Again, that the police should treat people with respect and courtesy seems obvious, but what about ‘authority’, is this contradictory in any way?
- Equality and diversity
It seems that the police have been searching for ways of ensuring fair and equitable treatment to all those inside the organisation as well as the publics they encounter for some time now.
- Use of force
This is probably to remind officers they should only use reasonable force and be able to justify it afterwards.
- Orders and instructions
Officers have to give, take and follow rules and regulations.
- Work and responsibilities
This seems to be saying officers should take their role seriously.
Except where the whistle needs to be blown?
- Fitness for work
An expectation that people will maintain a level of personal fitness.
Behave like a cop? But does this say anything about how to do so?
- Challenging and reporting improper conduct
Officers should report colleagues’ misdemeanours.
Some of the comments below the Standards seem obvious, but as the observations below each one attempt to illustrate, there are implementations issues with many of them. For example, ‘fitness for work’ is vague, and headings such as ‘use of force’ seem to be saying nothing new about how officers should behave. Critics might argue that all of these ‘new’ rules or so-called ‘standards’ are already covered in existing police orders and conditions of service. They also raise new questions about the need for officers to be regulated within a code of ethics. With regard to ethical behaviour at work, a number of problematic concepts are brought to the surface and traditional working practices may be challenged. One of the reasons for this is that there seems little recognition of police occupational culture throughout the Code of Ethics. The new code takes no account of existing standards or beliefs which are based on a set of characteristics first identified by police researcher Robert Reiner.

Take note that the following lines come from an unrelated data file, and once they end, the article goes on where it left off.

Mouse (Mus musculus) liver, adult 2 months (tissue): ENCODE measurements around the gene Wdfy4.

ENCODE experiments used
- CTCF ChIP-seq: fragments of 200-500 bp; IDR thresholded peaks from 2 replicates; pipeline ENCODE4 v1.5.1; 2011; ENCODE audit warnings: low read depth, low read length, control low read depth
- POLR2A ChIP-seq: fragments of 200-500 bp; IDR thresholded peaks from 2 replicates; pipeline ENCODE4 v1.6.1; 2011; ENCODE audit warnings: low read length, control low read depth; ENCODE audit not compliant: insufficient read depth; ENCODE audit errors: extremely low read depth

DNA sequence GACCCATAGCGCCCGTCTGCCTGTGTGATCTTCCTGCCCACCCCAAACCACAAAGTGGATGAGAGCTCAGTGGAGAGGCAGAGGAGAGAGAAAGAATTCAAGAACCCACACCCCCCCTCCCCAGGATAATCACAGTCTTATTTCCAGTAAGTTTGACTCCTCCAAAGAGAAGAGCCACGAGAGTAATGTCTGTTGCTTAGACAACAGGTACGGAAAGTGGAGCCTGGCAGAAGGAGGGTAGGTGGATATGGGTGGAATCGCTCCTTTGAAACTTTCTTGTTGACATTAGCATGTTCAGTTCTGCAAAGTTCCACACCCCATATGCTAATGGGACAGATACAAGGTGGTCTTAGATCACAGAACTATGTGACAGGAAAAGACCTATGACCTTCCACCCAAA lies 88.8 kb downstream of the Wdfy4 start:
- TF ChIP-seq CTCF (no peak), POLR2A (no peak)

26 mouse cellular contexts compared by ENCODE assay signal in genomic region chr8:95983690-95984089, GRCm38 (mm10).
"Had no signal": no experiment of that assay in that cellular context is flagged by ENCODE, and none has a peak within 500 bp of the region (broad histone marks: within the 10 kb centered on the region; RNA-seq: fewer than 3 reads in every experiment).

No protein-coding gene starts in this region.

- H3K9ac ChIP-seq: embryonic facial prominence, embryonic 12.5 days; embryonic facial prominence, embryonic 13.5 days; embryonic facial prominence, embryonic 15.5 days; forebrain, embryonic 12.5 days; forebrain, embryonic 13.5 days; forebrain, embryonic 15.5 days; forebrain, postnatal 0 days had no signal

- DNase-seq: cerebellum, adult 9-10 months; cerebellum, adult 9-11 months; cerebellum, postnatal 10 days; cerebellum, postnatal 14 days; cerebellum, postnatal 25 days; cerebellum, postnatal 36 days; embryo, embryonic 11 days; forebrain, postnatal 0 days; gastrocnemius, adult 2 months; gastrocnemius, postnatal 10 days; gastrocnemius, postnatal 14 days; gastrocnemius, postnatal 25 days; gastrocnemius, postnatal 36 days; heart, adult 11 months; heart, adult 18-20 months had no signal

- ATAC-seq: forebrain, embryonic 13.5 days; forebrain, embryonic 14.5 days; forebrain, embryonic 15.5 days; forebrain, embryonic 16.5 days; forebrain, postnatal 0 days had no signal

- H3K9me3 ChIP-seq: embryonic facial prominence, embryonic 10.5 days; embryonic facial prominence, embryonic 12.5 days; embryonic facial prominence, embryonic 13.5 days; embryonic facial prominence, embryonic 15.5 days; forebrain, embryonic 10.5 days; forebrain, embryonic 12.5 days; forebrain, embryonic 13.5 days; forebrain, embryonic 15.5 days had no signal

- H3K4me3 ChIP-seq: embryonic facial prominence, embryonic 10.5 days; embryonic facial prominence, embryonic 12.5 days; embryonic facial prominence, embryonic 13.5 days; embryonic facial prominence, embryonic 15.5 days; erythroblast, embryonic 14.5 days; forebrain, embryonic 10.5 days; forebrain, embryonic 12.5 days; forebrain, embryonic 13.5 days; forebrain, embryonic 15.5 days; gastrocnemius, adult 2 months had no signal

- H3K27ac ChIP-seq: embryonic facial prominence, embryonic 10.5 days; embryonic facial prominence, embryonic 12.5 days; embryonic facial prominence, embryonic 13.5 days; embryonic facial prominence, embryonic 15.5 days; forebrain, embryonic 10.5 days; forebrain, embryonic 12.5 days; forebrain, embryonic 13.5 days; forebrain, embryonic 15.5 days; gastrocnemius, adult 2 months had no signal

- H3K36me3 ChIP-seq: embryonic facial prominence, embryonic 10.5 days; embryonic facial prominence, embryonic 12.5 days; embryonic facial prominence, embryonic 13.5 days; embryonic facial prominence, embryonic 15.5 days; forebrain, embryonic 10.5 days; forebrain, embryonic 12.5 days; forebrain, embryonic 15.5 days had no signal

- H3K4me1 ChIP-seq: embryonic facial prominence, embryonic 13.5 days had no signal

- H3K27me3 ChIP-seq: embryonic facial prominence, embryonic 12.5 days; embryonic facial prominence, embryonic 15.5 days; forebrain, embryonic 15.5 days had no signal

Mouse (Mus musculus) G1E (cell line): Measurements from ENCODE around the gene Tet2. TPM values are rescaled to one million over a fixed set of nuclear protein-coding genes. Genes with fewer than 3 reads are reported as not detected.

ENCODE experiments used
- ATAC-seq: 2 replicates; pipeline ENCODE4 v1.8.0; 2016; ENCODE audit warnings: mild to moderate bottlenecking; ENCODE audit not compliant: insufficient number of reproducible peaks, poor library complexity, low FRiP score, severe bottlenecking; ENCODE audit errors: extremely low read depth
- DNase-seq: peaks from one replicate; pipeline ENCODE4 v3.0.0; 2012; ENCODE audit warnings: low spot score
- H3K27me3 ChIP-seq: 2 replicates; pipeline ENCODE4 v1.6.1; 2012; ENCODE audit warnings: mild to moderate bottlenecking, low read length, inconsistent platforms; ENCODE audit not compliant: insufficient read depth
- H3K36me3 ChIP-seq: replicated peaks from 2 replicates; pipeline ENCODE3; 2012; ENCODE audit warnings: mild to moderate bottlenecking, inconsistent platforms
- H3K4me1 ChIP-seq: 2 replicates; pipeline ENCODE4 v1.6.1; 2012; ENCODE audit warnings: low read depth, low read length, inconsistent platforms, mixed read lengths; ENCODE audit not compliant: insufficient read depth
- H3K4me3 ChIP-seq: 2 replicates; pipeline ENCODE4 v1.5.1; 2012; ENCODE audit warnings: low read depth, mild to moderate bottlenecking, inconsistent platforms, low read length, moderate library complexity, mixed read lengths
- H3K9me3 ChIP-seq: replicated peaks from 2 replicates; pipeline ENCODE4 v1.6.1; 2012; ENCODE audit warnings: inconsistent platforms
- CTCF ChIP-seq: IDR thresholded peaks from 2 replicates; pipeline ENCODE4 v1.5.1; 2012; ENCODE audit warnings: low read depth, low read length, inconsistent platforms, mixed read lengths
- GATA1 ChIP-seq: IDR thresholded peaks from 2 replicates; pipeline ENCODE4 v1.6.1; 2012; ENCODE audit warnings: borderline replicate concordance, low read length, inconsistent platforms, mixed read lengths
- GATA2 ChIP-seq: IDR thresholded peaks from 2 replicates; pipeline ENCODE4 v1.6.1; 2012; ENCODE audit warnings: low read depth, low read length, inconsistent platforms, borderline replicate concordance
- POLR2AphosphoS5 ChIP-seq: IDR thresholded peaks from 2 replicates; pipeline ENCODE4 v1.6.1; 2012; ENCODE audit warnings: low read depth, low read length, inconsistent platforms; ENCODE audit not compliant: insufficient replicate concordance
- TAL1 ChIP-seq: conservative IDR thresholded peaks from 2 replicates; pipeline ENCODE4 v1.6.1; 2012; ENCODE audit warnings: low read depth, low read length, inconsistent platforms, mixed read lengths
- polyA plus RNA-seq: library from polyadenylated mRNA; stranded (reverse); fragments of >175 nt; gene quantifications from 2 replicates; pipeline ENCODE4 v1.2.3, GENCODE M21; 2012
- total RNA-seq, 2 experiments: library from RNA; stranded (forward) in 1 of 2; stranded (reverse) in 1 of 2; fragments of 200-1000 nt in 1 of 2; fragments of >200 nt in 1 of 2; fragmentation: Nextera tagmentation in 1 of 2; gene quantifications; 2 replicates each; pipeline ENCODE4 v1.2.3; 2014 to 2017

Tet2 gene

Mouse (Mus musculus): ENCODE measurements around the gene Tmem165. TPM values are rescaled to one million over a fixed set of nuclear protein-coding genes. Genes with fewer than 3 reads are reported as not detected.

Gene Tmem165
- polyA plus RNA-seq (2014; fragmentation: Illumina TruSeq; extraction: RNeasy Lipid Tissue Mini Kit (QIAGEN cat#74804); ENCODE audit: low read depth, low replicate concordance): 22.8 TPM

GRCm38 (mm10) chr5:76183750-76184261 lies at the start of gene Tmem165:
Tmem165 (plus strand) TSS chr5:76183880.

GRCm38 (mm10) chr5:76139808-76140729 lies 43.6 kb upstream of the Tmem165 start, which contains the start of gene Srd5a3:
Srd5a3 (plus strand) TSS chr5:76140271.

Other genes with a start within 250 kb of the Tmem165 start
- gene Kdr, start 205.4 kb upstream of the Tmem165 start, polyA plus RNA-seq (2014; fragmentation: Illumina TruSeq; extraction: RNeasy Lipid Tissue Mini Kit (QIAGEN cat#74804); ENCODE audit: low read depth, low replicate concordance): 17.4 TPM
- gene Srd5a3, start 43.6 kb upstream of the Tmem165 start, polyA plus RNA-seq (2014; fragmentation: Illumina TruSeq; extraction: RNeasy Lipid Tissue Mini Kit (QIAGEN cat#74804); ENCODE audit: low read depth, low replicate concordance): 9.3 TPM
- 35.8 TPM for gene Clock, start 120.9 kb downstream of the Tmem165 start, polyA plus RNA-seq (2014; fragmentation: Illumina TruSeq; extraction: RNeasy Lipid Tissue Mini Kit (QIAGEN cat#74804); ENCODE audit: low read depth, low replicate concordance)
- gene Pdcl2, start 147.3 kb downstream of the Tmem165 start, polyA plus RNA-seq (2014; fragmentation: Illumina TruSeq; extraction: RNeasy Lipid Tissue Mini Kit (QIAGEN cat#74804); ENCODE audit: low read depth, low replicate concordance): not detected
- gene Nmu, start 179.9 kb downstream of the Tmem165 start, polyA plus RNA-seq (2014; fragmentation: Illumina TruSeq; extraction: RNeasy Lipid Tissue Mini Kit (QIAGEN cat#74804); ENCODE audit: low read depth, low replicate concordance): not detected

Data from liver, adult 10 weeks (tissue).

The main characteristics of police culture, as stated by Cockcroft are outlined below.
- Sense of mission
The whole ethos of police culture may be changing but there are still enduring characteristics which can be seen in these characteristics. For example, police officers say they like to ‘fight crime’ but are cynical and pessimistic about their overall efficacy. As Westmarland argues, they are generally suspicious of everything and everyone until proved wrong, and feel isolated from general society while at the same time deeply bonded to their colleagues.
As a result it is likely that working practices will always have an effect on the way codes of ethics are accepted and implemented. The ambiguous nature of some of the ‘principles’ and standards could cause a clash of loyalties. For example, studies of police behaviour have shown that the unpredictable nature of the danger associated with the work tends to encourage group and occupational solidarity.